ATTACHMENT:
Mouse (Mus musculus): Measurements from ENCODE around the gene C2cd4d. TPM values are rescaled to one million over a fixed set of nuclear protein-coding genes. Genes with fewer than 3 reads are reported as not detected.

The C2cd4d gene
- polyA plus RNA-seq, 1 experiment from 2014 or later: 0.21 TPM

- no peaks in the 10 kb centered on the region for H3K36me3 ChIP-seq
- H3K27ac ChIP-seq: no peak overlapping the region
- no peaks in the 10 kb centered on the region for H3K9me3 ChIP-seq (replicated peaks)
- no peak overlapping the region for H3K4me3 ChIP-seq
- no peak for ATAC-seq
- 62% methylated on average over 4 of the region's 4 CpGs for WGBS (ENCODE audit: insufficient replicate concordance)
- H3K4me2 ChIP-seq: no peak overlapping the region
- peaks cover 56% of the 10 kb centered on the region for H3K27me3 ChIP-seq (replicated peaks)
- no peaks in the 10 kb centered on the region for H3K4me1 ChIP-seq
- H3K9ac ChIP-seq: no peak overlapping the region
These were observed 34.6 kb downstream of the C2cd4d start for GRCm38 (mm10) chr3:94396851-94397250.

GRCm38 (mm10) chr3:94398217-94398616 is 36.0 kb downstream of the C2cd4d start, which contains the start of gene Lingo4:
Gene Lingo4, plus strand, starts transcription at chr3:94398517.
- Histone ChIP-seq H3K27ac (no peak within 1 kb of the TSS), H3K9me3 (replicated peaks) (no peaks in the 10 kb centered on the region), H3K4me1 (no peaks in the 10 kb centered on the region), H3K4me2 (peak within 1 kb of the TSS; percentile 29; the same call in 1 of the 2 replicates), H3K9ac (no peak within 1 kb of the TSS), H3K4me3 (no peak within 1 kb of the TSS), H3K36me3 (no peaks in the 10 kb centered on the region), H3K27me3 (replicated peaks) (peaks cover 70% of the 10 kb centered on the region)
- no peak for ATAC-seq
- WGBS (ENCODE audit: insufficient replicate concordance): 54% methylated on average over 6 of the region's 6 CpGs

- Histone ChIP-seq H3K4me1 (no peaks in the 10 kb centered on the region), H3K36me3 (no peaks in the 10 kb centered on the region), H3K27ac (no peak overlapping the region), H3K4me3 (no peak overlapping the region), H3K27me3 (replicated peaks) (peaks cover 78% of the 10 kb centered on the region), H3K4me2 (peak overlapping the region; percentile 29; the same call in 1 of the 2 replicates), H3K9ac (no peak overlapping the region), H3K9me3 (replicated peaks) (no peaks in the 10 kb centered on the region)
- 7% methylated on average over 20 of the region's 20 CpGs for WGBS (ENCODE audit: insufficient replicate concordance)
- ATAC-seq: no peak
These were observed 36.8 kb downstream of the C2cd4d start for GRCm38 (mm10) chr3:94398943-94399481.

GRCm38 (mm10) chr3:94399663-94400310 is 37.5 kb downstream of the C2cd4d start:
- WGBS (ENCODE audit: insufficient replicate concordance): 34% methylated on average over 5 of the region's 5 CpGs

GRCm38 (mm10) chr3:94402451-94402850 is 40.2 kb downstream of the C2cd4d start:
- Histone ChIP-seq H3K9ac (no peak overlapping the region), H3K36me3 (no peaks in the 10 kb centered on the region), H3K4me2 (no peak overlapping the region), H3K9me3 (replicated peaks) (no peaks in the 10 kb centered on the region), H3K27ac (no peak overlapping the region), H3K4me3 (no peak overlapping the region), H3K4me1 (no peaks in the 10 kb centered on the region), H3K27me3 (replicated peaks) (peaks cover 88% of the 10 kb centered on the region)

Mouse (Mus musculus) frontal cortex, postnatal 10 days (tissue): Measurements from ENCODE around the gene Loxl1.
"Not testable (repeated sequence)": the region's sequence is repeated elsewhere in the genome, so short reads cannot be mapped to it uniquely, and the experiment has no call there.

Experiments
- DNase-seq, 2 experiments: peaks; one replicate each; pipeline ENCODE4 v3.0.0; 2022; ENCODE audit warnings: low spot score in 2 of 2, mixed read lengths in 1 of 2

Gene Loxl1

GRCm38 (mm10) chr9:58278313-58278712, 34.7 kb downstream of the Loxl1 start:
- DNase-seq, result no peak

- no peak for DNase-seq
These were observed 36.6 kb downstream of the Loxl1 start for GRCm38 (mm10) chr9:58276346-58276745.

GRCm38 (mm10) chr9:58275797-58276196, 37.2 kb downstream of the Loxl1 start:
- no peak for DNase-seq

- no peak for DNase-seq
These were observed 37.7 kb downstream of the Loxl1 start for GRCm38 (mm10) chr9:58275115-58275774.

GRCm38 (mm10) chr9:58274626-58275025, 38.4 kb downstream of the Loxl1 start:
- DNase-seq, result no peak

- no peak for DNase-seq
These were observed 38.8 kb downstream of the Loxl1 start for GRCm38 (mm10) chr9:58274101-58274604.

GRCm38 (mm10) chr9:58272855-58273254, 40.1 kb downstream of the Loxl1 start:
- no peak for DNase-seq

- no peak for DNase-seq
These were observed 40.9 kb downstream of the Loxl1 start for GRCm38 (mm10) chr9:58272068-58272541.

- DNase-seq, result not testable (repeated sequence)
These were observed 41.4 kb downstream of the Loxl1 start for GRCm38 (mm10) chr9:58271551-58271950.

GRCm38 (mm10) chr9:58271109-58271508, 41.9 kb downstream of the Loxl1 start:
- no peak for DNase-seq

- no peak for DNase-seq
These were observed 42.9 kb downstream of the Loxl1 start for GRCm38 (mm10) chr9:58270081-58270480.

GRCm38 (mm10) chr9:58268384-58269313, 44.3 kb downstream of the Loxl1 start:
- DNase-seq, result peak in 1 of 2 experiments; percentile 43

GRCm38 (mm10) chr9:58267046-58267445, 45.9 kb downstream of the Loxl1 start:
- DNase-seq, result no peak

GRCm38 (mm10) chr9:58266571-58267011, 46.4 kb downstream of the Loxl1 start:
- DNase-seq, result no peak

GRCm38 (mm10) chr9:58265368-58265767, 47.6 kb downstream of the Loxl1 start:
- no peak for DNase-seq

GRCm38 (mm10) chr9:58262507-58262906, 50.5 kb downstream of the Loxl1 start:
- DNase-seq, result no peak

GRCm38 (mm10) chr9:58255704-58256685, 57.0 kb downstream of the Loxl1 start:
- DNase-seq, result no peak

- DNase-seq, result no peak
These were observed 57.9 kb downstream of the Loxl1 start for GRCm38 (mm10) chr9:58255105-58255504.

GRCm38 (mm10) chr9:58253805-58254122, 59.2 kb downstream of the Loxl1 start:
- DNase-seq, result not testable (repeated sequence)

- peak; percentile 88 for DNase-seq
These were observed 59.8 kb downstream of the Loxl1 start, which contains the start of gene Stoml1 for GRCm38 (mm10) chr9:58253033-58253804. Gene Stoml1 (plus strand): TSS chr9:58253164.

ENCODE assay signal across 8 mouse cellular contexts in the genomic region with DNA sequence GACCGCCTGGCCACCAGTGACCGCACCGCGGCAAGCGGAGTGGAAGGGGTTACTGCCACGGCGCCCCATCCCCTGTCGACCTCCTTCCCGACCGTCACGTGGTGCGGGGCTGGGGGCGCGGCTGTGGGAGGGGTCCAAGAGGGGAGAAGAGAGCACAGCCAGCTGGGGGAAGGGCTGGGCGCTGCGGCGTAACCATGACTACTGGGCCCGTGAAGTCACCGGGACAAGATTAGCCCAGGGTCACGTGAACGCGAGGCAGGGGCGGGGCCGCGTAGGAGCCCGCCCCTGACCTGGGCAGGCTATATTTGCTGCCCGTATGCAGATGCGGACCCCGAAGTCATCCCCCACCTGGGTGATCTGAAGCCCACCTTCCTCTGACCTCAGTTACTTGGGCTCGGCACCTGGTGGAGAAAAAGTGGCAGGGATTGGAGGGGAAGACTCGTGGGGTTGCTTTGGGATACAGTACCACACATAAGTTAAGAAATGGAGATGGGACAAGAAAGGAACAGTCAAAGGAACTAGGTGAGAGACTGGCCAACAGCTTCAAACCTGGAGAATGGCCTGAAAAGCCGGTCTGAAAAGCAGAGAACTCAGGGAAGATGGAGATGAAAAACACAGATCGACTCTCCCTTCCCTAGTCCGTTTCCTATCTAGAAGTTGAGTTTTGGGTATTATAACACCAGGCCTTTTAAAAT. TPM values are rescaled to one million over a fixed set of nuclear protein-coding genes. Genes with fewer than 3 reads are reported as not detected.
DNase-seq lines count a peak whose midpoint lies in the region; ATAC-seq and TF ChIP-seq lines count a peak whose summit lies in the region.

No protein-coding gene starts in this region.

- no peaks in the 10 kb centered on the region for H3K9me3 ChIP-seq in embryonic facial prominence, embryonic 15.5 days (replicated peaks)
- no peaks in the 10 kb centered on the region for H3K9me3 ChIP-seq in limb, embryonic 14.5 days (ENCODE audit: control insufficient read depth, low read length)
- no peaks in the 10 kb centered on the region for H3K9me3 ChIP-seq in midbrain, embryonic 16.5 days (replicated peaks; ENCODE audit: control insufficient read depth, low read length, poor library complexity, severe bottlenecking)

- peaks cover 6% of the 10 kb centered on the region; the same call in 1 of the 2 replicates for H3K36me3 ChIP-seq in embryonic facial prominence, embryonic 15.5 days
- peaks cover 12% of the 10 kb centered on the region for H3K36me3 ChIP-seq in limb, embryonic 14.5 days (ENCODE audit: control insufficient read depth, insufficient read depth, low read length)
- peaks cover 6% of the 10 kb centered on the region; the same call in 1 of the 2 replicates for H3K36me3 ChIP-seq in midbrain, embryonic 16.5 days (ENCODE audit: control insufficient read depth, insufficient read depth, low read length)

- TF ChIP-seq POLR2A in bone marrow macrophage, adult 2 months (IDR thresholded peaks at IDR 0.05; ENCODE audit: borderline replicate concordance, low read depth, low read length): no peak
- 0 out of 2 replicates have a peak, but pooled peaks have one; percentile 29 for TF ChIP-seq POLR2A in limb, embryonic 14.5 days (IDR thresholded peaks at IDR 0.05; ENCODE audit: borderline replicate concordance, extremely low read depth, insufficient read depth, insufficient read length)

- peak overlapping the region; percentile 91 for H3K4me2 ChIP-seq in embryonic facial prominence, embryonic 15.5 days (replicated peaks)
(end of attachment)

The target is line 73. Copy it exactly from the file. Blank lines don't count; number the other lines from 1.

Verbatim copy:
ENCODE assay signal across 8 mouse cellular contexts in the genomic region with DNA sequence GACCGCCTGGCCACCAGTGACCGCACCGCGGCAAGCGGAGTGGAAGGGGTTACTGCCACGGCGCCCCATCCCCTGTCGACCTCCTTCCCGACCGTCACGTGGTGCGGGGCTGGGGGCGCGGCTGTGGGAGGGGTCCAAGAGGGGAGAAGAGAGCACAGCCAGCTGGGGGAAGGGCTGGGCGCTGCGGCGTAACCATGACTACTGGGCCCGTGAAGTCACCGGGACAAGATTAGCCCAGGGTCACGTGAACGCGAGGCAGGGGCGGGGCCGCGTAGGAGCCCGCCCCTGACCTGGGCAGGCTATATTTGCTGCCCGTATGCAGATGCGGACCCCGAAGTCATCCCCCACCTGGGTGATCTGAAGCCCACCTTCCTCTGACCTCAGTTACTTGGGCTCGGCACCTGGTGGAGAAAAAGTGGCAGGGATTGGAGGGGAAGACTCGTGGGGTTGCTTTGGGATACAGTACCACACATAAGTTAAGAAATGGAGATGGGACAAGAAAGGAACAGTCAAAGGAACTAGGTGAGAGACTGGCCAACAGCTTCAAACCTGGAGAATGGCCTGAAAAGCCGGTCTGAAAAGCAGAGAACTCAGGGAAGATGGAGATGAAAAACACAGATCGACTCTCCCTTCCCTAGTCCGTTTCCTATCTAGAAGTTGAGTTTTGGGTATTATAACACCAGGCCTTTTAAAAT. TPM values are rescaled to one million over a fixed set of nuclear protein-coding genes. Genes with fewer than 3 reads are reported as not detected.